Even if I hadn’t already seen it in the news, I would have known that there is a strong prospect for a coronavirus vaccine because it came up at work. Our company has a plan built around this benchmark, and it goes like this:
We will return to work when there is a widely available vaccine for COVID-19.
What’s going to happen after that? My guess is that they’re going to try to work the supply chain and get someone to come to our various campuses, just like they do with the flu shot. As employees, we will probably be able to get the vaccine faster from work than we would if we waited in line elsewhere.
I have another speculation, which is that many large companies will do the same. It’s likely this would include family and housemates, because it makes more sense to protect the entire household and thus avoid having to quarantine anyone on staff.
Right now, nobody is allowed on site at our work without prior authorization. You have to explain why you want to be there. A few months ago it was why you needed to be there. Now, most people are staying home regardless, so those who just find it easier to get things done at the office are commuting in.
There are guidelines about how many people can be in a room at the same time, and there’s a scheduling tool to make sure.
What might happen, at our company and probably at others, is that getting the vaccine would give someone more access than if they didn’t get it for some reason. At a certain percentage of staff, it wouldn’t matter if a few people could not or would not get their shots. In the beginning, though, while the logistics are still being worked out, the lucky few would be safer, and that is a privilege.
I’ve gamed this out, because COVID-19 scares the living hell out of me. I think if I get it a second time, I would probably die. I sometimes imagine the beautiful day when I roll up my sleeve for my injection, and tears come to my eyes. The vaccine means I’ll be able to fly home and spend time with my family. It means I’ll be able to travel the world again. It means I can quit feeling haunted by COVID. I’m going to have a party on that day. I’m going to go home and eat a slice of cake.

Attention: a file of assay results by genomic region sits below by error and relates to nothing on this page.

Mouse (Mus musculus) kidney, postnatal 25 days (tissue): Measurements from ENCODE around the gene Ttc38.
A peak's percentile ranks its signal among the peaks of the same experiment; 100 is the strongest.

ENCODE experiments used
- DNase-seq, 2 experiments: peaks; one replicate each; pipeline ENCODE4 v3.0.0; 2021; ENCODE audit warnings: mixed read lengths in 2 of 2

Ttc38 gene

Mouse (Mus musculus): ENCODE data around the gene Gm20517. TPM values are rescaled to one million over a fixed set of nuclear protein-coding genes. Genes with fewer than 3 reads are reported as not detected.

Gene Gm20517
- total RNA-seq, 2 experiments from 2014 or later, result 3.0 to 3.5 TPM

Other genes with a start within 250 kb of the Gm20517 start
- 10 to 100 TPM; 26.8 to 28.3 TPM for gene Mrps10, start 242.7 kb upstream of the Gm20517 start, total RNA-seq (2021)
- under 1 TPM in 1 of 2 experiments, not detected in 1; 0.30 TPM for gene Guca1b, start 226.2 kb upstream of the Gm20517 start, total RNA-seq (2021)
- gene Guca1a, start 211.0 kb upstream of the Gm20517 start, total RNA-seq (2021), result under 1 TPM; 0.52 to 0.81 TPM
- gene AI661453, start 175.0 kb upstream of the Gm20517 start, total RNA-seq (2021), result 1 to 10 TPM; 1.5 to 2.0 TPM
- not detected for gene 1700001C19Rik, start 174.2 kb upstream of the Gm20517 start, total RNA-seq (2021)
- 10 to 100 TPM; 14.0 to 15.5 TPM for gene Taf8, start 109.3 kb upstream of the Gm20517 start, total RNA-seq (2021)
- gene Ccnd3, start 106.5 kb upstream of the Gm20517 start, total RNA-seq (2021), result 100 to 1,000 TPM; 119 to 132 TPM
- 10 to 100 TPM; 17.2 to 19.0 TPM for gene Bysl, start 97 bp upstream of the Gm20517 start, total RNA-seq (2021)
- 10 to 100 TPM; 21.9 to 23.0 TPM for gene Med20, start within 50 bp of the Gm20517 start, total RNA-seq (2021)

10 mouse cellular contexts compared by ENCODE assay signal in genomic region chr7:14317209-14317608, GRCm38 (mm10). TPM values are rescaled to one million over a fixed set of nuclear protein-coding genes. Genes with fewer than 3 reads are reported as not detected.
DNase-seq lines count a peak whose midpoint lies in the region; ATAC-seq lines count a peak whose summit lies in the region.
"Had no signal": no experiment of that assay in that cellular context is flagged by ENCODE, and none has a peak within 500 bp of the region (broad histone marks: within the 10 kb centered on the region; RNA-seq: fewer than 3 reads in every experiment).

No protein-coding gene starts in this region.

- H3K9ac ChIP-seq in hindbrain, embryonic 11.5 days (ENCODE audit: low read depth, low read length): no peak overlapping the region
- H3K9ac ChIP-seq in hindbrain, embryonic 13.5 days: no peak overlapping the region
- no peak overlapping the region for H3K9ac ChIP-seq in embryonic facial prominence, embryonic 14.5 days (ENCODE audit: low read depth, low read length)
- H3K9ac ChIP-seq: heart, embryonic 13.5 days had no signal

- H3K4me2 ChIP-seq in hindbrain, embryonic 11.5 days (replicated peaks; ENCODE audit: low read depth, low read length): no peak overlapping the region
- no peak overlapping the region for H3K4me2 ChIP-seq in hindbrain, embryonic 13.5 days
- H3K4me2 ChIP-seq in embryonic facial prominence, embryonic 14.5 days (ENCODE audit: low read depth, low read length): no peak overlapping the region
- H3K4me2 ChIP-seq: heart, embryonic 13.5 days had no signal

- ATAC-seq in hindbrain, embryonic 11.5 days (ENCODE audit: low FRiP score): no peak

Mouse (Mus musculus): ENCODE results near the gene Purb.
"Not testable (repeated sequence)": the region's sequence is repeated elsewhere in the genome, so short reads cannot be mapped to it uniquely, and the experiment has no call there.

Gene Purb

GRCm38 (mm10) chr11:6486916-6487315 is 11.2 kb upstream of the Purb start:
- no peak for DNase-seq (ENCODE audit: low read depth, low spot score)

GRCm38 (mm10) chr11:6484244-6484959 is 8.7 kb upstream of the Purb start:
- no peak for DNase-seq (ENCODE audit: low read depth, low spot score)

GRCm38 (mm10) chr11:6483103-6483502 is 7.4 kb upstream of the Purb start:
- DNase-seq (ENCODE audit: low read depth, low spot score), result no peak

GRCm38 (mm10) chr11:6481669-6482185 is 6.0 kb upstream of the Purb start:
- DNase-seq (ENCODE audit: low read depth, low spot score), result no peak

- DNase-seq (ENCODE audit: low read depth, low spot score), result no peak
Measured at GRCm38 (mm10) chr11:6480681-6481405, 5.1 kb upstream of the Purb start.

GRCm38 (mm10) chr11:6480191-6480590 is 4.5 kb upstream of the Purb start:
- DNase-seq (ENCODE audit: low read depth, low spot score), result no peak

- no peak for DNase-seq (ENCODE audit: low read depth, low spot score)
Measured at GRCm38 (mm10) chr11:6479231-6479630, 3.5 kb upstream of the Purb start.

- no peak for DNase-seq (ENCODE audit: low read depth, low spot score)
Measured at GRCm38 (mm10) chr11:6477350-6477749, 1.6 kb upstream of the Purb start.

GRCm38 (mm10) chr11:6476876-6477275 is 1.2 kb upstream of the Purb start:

In the meantime, though, I think it will be a bit of a wait. It would be a bit of a wait even if the vaccine was already approved for mass distribution today.
There are still roughly 328 million Americans, and 39 million of us live here in California. (Did you ever realize that - that one out of every 8 or 9 Americans lives here in the Golden State??) My county alone has 10 million people. How long is it going to take to get 10 million vials of a coronavirus vaccine?
I can tell you one thing, it was very challenging for me to get a COVID-19 test. Both times, I had to make an appointment after arguing with my doctor. How is the packaging, shipping, and distribution of individual portions of the vaccine going to compare to individual test swabs?
There’s a ranking system that is going to have to come into play. The medical field revolves around the concept of triage, that those who are most in need are tended to first, and everyone else has to wait. That’s why my hubby and I had to sit in the ER overnight when he had a severe eye injury - because so many other people were so much worse off. We wait our turn, and while we wait, we focus on how glad we are that we’re not on the short list.
First is going to have to be first responders. It’s literally the only thing that makes sense.
Next would probably be anyone over a certain age, people with certain pre-existing conditions, and caregivers.
My hubby and I don’t fall into any of those categories. We’re just average adults. That’s why I think our best chance to call dibs would be if we can get the shot through work.
If the Pfizer vaccine turns out to be viable, there is the slight complication that it might take two doses like 3 weeks apart.
The reason all of this matters is that I think exciting news can cause people to get a little happy and sloppy, and that can sometimes lead to crushing disappointments. Like my own. My poor sad heart - I haven’t been with my family in 11 months and there may still be another year to go. As I talk about this, I’m working it out for myself, so that I can set my expectations reasonably.
Say, even if the vaccine was already available? And I got my first dose tomorrow? I would still have to wait three weeks to get the second dose. That obviously means that Thanksgiving is... wait for it... off the table.
I’m fine with that, and I wish everyone else was too. I wish we could all solemnly nod our heads and agree that we love our families too much to risk everything on one stupid, unnecessary meal. Just do it next year and make it bigger and better! Yeesh!
Instead we’re looking at the highest case counts ever, both worldwide and in the US alone. It’s getting much worse. We’re also finding that asymptomatic people can spread COVID-19 for longer than we might have guessed. This is a terrible time for false optimism.
What I’d like to see everyone doing at Thanksgiving is staying physically away from one another. We can call and wave to each other on video. We can say our gratitude about the chance of an effective vaccine, and we can also be grateful that so many of our family members are still alive.
Let’s keep our eyes on the prize, and let’s keep it that way until next year, shall we? Let’s try to have as many of us as possible live for that day when we roll up our sleeves for our vaccines and then go have some cake.
I've been working with chronic disorganization, squalor, and hoarding for over 20 years. I'm also a marathon runner who was diagnosed with fibromyalgia and thyroid disease 17 years ago.
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